Wednesday, May 22, 2019

The River of Migration - KIND OF GREEN - Yi Gallery


Yi Gallery

191 Henry Street, NY NY 10002

June 1-11, 2019

Opening reception Saturday, June 1, 3-6 pm

NEW YORK - A group exhibition comprised of art and design works by Anne Katrine SenstadSi Jie LooJamie Martinez, and Studio Roosegaarde will be on view starting June 1st, 2019. Society is faced with climate change, pollution, rising sea levels, and massive ecologically driven migration. Many sustainable lifestyle theories advise people to “buy green,” invest in a “clean” car or only eat organic food. But is it wise to rely on consumerism to provide a solution to the very problems it has helped create? In this interdisciplinary exhibition, artists and designers think beyond “eco” art made from recycled materials or projects that simply paint an apocalyptic scene in order to address the urgent and ongoing ecological challenges the planet is faced with. The exhibition will be on view from June 1st to June 11th every day from 11am to 6pm at 191 Henry Street, New York, NY. An opening reception will be held on Saturday, June 1st from 3pm to 6pm.

The River of Migration

Single channel video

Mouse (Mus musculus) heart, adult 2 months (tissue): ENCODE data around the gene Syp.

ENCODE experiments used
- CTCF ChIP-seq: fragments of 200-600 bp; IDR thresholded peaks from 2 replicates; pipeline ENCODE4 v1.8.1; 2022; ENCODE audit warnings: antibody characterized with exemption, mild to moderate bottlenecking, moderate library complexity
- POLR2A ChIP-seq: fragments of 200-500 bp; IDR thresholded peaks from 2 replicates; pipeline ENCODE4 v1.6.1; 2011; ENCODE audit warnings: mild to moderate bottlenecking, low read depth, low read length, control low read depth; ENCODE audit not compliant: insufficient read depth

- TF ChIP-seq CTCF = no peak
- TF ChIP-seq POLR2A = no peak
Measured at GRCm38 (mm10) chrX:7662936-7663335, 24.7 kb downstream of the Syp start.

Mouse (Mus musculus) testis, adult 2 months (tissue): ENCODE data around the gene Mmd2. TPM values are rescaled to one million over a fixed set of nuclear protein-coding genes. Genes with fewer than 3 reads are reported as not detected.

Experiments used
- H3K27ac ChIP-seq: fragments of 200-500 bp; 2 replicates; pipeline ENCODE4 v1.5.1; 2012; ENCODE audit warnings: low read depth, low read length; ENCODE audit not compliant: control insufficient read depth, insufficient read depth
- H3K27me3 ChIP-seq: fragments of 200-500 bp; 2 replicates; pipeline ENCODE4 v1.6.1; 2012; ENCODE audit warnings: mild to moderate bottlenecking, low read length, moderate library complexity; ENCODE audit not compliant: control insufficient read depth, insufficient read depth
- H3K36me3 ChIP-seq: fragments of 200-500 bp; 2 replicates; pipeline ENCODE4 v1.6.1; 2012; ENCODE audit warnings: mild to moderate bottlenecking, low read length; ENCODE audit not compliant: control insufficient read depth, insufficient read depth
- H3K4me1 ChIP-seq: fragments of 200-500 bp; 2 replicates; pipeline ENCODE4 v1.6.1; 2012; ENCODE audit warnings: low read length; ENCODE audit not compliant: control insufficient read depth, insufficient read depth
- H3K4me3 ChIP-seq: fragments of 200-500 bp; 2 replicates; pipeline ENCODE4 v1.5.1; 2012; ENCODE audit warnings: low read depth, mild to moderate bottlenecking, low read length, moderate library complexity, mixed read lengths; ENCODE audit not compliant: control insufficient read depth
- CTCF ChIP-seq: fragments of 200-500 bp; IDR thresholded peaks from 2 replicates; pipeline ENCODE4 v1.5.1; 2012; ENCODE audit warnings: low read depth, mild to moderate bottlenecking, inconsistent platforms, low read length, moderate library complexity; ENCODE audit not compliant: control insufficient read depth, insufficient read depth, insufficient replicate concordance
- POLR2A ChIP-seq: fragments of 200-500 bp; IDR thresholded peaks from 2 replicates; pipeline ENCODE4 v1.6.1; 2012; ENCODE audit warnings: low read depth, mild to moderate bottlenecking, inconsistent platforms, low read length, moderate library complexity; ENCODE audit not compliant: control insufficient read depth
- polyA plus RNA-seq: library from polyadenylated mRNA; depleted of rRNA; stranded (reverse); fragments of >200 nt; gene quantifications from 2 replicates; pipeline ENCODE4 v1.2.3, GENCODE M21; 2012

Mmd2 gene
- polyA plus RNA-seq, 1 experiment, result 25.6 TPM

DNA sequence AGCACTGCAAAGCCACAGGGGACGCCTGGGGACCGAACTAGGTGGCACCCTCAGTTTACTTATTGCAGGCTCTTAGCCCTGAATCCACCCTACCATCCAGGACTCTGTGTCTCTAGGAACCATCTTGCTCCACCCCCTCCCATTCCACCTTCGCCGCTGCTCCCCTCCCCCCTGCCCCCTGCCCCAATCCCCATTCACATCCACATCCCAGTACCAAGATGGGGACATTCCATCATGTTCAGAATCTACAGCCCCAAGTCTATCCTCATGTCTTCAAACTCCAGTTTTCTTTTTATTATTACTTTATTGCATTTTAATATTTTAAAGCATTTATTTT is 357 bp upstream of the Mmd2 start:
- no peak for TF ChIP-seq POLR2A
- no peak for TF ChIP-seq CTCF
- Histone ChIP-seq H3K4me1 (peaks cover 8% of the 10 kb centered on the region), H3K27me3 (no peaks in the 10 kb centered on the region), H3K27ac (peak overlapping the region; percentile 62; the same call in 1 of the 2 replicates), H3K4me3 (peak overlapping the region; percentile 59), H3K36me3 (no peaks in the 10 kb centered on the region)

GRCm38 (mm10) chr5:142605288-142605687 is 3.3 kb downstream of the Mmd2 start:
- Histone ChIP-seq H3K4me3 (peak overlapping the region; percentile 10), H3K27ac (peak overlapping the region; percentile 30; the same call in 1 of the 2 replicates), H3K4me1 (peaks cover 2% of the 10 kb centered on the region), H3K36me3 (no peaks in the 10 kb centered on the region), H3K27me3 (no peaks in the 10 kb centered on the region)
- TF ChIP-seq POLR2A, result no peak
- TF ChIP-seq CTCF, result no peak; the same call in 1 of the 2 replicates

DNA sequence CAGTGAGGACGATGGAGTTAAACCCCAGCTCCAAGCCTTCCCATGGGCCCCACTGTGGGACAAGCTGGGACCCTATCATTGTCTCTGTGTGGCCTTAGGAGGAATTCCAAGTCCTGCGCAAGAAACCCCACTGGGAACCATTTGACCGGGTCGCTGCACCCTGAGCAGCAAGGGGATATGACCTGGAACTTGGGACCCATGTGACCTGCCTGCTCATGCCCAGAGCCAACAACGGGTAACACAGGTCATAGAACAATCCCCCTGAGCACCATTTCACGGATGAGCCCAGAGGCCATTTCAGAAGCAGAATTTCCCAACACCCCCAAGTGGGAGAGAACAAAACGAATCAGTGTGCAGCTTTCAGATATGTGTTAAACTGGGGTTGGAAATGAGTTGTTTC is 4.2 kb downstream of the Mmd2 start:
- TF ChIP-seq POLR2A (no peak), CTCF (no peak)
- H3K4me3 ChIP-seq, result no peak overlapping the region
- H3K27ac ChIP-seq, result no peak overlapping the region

The first incarnation of Anne Katrine Senstad's memorial piece, The River of Migration, existed as a large outdoor light and land installation at Life is Art Foundation in 2010. The piece consisted of 72 solar-powered lights placed along a mountainside in Santa Rosa, CA. They formed a symbolic “human river” on what was historically Mexican land. Each of the 72 lights refers to a specific case where a person was brutally massacred by cartels after refusing to be used as a drug trafficker. Using light to create a memorial, Senstad illuminated the urgent migration issue with her symbolic river of light. The project honored the 72 nameless souls who died during the migration process and simultaneously spoke for all victims of migratory violence. The solar panel lights were lit from dusk till dawn, when most people cross borders illegally, and illustrated the very nature of the migratory action. The lights created a geographical mapping of the California landscape and served as a gestural, lyrical, and critical comment on migration policies, border wall politics, and the intensifying climate and political refugee crisis. Unnatural deaths of migrants are intimately connected to climate change and resource enclosures fueled by the growth of global wealth inequality.  It is critical to revisit this work today as it raises awareness of the new, and more elaborate, forms of human trafficking as a global business as well as the financial structures on which it capitalizes.